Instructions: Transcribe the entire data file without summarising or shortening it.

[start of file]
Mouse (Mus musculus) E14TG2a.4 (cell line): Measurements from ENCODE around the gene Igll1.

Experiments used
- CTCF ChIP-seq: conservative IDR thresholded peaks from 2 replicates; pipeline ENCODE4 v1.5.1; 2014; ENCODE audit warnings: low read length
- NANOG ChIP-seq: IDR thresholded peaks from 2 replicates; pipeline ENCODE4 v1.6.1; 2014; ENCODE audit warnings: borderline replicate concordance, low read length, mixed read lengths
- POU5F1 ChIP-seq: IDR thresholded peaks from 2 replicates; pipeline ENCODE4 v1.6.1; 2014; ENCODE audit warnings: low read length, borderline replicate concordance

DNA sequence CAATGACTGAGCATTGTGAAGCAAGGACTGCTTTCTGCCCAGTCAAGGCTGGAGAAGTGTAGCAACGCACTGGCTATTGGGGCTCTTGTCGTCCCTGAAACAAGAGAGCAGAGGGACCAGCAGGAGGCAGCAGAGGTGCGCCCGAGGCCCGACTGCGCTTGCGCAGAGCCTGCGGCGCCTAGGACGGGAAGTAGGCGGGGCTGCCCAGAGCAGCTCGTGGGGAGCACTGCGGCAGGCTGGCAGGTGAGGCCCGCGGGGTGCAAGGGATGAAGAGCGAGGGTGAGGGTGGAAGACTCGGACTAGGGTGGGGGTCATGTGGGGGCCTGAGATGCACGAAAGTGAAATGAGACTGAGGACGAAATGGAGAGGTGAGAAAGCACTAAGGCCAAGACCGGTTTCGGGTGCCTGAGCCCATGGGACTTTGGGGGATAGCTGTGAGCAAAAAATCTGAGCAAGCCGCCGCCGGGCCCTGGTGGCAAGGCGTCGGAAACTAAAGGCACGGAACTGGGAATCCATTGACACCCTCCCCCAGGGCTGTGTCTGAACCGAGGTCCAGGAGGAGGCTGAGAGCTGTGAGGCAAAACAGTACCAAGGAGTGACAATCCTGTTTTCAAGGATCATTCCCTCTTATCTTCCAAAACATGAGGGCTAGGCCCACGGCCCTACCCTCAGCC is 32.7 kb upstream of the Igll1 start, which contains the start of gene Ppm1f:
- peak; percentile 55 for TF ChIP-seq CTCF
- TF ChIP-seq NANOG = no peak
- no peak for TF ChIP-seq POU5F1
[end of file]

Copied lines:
Mouse (Mus musculus) E14TG2a.4 (cell line): Measurements from ENCODE around the gene Igll1.

Experiments used
- CTCF ChIP-seq: conservative IDR thresholded peaks from 2 replicates; pipeline ENCODE4 v1.5.1; 2014; ENCODE audit warnings: low read length
- NANOG ChIP-seq: IDR thresholded peaks from 2 replicates; pipeline ENCODE4 v1.6.1; 2014; ENCODE audit warnings: borderline replicate concordance, low read length, mixed read lengths
- POU5F1 ChIP-seq: IDR thresholded peaks from 2 replicates; pipeline ENCODE4 v1.6.1; 2014; ENCODE audit warnings: low read length, borderline replicate concordance

DNA sequence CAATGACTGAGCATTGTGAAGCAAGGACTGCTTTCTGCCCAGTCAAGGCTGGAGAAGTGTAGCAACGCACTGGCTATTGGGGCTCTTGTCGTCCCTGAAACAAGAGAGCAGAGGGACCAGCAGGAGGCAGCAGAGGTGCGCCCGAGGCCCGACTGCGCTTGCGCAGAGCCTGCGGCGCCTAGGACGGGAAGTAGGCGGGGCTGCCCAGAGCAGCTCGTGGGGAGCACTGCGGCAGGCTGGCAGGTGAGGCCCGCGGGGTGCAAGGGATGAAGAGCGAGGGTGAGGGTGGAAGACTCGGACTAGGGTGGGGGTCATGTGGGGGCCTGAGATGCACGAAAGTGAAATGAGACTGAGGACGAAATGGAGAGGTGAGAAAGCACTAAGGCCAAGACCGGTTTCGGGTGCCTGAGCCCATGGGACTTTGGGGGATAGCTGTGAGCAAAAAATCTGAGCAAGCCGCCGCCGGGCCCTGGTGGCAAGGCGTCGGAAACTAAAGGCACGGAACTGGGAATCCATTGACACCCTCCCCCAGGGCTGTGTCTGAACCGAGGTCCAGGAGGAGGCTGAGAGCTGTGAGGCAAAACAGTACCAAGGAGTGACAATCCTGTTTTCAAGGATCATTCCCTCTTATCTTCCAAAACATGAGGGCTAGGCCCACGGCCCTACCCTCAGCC is 32.7 kb upstream of the Igll1 start, which contains the start of gene Ppm1f:
- peak; percentile 55 for TF ChIP-seq CTCF
- TF ChIP-seq NANOG = no peak
- no peak for TF ChIP-seq POU5F1